The camera is very small, not much bigger than a cellphone, so it's easy to stow in my purse, it's always charged, so I've always got it handy, 'just in case'. So far, I've recorded 72 clips (!!!). Yes, I've gone completely overboard, I've already pared some of the videos down, the camera's preloaded software is rudimentary, but it allows me to edit the videos to the best of my ability (let's face it, I'm not going to get an Oscar for anything I record anytime soon). I can trim videos (cut off footage at the beginning and the end), merge videos, add music and titles -- I really have no need to do anything more than that. The preloaded software also gives me the ability to create still pictures from video footage, I haven't had the chance to get any developed yet, but given the quality of the video footage, I expect the stills will turn out well.

Downloading footage from the flip is quite easy, an attached USB arm, combined with its preloaded software, makes the task of storing video files a breeze. I simply plug the device into my laptop, and videos are saved to a folder (named with the month and year) and removed from the camera, while recharing the camera's battery at the same time. I don't have to fuss with cables or a charger, and I don't have to worry about video files being stored in 7 million diferent folders. It's a genius device, to be sure.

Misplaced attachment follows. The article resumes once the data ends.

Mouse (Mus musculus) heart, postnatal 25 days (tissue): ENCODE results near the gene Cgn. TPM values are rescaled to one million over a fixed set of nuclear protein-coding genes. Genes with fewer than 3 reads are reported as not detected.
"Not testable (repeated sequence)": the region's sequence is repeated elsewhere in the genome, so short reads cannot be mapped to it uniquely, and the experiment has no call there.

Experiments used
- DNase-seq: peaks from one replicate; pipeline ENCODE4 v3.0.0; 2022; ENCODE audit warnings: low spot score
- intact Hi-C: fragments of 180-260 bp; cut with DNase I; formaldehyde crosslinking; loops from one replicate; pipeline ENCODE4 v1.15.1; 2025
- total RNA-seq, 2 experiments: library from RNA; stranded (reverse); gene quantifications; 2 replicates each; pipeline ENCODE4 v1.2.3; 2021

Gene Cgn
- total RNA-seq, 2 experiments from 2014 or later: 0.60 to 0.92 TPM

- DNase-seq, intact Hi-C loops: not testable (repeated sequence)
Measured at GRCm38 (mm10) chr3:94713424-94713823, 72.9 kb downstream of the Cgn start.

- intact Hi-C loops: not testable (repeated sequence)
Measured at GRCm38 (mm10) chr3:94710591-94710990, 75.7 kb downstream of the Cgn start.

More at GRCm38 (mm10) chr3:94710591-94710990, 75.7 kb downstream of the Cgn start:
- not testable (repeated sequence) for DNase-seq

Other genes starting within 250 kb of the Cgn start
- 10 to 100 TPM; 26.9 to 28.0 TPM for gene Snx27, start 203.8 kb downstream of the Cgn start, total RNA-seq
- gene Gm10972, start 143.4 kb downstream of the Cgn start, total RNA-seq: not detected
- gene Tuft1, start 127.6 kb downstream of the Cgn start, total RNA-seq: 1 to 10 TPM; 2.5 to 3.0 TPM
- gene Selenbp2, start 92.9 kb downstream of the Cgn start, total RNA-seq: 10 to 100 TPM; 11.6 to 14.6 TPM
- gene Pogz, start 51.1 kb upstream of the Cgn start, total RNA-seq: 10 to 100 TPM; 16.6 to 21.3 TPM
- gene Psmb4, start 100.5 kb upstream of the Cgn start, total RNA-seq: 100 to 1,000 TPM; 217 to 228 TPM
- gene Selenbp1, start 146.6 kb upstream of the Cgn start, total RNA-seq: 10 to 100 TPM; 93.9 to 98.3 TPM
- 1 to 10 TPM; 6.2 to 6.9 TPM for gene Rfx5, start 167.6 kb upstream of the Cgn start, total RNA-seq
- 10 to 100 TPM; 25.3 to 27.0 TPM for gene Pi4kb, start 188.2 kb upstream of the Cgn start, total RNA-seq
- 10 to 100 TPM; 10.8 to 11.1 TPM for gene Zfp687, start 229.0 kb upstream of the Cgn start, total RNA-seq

The high definiton video footage recorded by the flip camera is pretty great -- incredibly crisp, with clear audio. Image stabiliazition means the resulting footage is not shaky, no matter what I'm recording (if I'm walking and recording, the footage is remarkably steady). The camera's preloaded software makes it easy to share videos on various social media websites, though I've only uploaded videos to my Facebook account manually, I do not give any application access to my Facebook profile.

As great as this camera is, there are a couple of things I would change if I could. The zoom is not very powerful, it's sort of useless (I call it the 'baby zoom' when I'm recording -- and yes, I have to narrate everything). You're better off moving closer to whatever you're recording if you can, but in some instances (on a whale-watching tour, for example), that's impossible. The camera isn't great at recording in a dark setting, the resulting footage is grainy and unfocused (not that we record a lot at night, get your mind out of the gutters!). We took the flip to a family dinner last night, the restaurant's lighting was quite dim, and the resulting footage is not very clear. The power button is easy to turn on accidentally, though if unused for a short period, the camera shuts itself off.

Overall, I'm very (very!) pleased I made this purchase. The flip camera will be a great asset to the business -- our YouTube channel will be functional shortly, I think it will be a great way to connect with people about the products we sell. As a side benefit, our kids will one day be able to view snips and clips of their childhood. If they ask about life prior to 2011, I'll just have to tell them video cameras didn't exist (it will be our secret, right?).